Segmentation involves partitioning a digital image into distinct sets of pixels, defining regions as organ, bone, blood vessel, tumor, etc., then grouping and combining those sub-sections into a 3D model saved as an STL file. Not only does this format offer more meaningful information than a stack of separate images, but it can then be exported for 3D printing.

Example of processed CT scans, combined into a multiple-view 3D visualization and saved as an STL file. (Image courtesy PADT Inc.)

The standard unit of measure for identifying and segmenting the different regions within the combined 3D series of CT scans is a Hounsfield unit. This is a dimensionless value, defined as tissue density/x-ray absorption; for reference, water = zero, a kidney =+40 and bone = +1000.

Human guidance is needed to set threshold Hounsfield levels and draw a perimeter to the area of interest. You can define groups with the same threshold level, cut out certain areas that are not needed (e.g., “mask” the lungs to focus on the spine), and use preset values that exist for common model types. Typically, a radiologist or trained biomedical engineer performs this task, since correctly identifying boundaries is a non-trivial judgement task.

A particularly challenging task is the workflow for printing blood vessels, as opposed to bones or organs. The output from CTA/MRA imaging is the blood pool, not the enclosing vessel. In this case, users need third-party software to create a shell of X thickness around the blood pool shape, then keep both model files (pool and vessel) to guide printing the vessel walls and their internal support structure (which, on the Stratasys J750 Digital Anatomy Printer, is soluble and dissolves out.)

So far, just a few medical segmentation software packages exist:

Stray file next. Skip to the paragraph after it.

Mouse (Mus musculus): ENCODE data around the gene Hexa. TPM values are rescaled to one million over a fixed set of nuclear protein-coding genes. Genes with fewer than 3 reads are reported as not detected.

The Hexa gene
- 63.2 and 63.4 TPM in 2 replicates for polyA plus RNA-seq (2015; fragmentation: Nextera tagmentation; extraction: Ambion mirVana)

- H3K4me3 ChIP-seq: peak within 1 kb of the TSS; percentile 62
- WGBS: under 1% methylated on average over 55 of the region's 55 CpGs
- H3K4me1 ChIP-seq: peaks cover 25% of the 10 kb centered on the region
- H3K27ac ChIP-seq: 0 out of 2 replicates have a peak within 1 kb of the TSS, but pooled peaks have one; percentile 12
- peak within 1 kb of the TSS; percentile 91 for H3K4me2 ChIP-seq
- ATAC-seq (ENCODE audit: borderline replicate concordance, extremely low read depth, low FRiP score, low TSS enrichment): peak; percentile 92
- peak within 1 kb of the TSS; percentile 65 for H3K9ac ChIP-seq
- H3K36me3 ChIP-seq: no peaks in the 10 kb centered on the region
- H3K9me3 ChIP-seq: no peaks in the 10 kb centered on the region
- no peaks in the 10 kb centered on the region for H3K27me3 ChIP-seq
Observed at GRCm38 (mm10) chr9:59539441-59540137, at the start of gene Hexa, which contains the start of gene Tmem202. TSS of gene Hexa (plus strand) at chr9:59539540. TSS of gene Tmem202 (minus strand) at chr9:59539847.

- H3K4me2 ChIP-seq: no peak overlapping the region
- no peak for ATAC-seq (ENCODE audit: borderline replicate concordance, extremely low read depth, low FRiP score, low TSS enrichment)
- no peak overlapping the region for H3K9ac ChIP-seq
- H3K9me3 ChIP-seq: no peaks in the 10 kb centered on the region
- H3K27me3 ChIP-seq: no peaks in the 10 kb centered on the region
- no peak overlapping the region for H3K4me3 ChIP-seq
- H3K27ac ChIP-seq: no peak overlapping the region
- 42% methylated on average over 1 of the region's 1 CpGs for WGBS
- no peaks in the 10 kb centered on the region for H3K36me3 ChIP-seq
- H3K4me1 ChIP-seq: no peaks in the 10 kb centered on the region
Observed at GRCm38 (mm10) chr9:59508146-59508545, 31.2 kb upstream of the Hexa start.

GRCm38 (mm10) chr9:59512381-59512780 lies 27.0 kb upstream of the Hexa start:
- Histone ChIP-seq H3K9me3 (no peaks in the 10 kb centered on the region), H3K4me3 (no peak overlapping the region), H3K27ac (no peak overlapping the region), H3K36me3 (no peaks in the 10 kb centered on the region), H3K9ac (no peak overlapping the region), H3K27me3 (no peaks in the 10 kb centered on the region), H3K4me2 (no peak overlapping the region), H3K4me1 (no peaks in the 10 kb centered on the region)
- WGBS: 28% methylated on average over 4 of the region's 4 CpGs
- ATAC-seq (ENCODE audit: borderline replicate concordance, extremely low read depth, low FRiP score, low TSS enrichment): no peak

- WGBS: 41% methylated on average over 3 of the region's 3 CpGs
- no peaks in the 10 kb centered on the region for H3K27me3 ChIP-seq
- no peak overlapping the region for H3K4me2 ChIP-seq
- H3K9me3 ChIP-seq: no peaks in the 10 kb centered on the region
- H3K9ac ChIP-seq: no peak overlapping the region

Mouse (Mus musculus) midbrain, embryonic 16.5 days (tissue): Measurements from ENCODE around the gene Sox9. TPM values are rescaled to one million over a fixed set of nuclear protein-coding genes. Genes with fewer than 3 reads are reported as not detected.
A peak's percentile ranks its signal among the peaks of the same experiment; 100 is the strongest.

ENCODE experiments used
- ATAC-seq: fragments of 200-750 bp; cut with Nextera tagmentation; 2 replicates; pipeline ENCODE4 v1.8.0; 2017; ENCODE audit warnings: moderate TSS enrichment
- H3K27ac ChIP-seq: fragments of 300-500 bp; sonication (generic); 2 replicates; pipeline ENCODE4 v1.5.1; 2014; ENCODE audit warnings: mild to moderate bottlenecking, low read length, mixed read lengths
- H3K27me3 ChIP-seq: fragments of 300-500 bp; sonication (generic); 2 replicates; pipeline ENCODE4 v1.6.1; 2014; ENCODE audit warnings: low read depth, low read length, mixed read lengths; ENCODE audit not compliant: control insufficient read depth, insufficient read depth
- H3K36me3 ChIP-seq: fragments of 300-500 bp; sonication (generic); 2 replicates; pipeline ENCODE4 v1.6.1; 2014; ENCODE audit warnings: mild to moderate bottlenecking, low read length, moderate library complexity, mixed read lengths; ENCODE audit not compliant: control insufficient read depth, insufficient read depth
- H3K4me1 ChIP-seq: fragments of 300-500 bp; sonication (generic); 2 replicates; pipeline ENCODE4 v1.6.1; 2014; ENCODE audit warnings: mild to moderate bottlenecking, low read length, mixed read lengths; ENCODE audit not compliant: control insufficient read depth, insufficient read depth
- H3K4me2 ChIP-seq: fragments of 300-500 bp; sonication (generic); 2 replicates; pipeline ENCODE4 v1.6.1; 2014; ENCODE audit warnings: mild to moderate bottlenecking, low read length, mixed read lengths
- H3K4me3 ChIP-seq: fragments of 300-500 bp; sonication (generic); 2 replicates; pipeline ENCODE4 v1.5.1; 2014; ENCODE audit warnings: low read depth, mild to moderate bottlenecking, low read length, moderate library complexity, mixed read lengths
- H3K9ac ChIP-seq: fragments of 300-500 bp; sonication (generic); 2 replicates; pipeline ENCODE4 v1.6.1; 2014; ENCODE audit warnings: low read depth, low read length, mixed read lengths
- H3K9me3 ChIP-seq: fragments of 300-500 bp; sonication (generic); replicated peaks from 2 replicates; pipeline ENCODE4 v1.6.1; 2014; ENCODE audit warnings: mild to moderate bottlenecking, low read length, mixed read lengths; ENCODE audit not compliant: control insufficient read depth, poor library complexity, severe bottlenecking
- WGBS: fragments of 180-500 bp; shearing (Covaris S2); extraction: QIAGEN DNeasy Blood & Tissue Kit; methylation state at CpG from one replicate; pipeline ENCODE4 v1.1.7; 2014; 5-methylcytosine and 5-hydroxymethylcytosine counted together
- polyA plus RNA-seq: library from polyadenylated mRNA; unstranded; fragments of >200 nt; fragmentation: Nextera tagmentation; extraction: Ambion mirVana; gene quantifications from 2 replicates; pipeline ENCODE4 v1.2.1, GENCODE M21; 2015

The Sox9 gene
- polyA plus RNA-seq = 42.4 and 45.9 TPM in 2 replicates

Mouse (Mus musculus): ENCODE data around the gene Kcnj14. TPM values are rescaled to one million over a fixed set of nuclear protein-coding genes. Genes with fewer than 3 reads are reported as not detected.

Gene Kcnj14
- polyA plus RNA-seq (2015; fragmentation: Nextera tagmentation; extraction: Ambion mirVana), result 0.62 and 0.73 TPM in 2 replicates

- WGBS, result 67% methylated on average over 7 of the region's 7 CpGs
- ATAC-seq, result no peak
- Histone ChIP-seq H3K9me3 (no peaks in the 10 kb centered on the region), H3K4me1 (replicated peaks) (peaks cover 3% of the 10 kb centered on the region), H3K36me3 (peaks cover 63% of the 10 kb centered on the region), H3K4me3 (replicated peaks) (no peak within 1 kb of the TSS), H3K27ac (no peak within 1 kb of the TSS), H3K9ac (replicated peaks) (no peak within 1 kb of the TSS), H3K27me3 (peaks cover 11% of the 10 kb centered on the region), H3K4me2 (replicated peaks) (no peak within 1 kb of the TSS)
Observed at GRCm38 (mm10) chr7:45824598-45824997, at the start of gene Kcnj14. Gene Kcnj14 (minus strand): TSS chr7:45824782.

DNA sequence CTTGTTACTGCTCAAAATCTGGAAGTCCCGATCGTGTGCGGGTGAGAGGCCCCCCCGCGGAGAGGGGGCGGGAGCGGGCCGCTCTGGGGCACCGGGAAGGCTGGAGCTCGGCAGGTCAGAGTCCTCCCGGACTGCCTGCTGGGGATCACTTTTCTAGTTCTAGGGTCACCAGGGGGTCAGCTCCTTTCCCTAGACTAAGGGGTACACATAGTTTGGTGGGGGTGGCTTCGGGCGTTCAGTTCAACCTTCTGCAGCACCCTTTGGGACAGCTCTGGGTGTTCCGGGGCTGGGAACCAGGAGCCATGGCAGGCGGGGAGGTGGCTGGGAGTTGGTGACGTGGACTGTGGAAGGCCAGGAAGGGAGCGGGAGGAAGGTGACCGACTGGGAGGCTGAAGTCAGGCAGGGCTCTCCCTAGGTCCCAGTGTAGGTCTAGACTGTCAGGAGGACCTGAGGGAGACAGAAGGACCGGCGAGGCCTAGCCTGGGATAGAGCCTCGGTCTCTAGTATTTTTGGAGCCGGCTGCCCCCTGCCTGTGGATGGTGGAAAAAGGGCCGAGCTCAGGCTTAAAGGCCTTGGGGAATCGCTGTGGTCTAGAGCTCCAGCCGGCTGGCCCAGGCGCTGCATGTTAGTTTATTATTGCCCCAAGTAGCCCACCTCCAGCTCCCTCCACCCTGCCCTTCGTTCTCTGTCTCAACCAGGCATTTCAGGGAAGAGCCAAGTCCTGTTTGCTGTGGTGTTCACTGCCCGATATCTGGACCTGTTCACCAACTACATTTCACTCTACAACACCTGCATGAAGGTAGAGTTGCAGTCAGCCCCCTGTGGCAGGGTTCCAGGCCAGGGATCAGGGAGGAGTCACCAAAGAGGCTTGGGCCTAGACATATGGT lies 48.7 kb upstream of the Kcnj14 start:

• Materialise Mimics Innovation Suite is internationally known for its excellence in image analysis and allows you to write scripted routines for automating repeated aspects of the segmentation tasks. There are also tools for interpreting images with metal artifacts, designing support connections between parts, measuring specified features, and rendering a view of the resulting 3D model.
  • Synopsys Simpleware ScanIP is a 3D image segmentation, processing, and meshing platform that processes data from MRI, CT, and non-medical imaging systems. Simpleware ScanIP removes or reduces unwanted noise in the greyscale images, allows cropping to the area of interest, supports both automated and user-guided segmentation and measuring and includes API scripting. Modules are available for Cardio, Ortho, and Custom solutions.
  • Invesalius 3 is open-source software that can reconstruct CT and MRI data, producing 3D visualizations, image segmentation, and image measurements in both manual and semi-automated modes.
  • Embodi3D/Democratiz3D is an online service that lets you upload a series of CT scans, select a basic anatomy type (bone, detailed bone, dental, muscle, etc.), choose the free medium-to-low resolution or paid high resolution conversion service, and receive the link to an automatically generated STL file. (Users do not interact with the file to choose any masking, measuring, or cropping.) The website also offers downloadable 3D printable models and 3D printing services.

Note that these packages may or may not have some level of 510K FDA clearance for how the results of their processing can be used. Users would have to contact the vendors to learn the current status.

Setting up the STL file for printing

Most of the segmentation software packages give you options for selected resolution of the final model. As with all STL files, the greater the number of triangles, the finer the detail that is featured, but the model size may get too large for reasonable set-up in the printer’s software. You may also find that you still want to edit the model, either to do some hole repairs or smoothing, slice away a section to expose an interior view, or add mechanical struts/supports for delicate and/or heavy anatomy sections. Materialise Magics software will do all of this readily, otherwise, adding a package that can edit STL files or create/merge geometry onto an STL file will be useful.

Medical Modeling software workflow from CT scan to print, for typical Stratasys 3D printed model.

Whoever is setting the file up for printing needs to make a number of decisions based on experience. For Stratasys Connex3, J55, J8-series or J750 Digital Anatomy Printers, the process begins by bringing the file into GrabCAD Print and deciding on an optimized build orientation. Next, colors and materials are assigned, including transparent sections, percentages of transparent colors, and flexible/variable durometer materials, which can be for a single part or a multi-body model.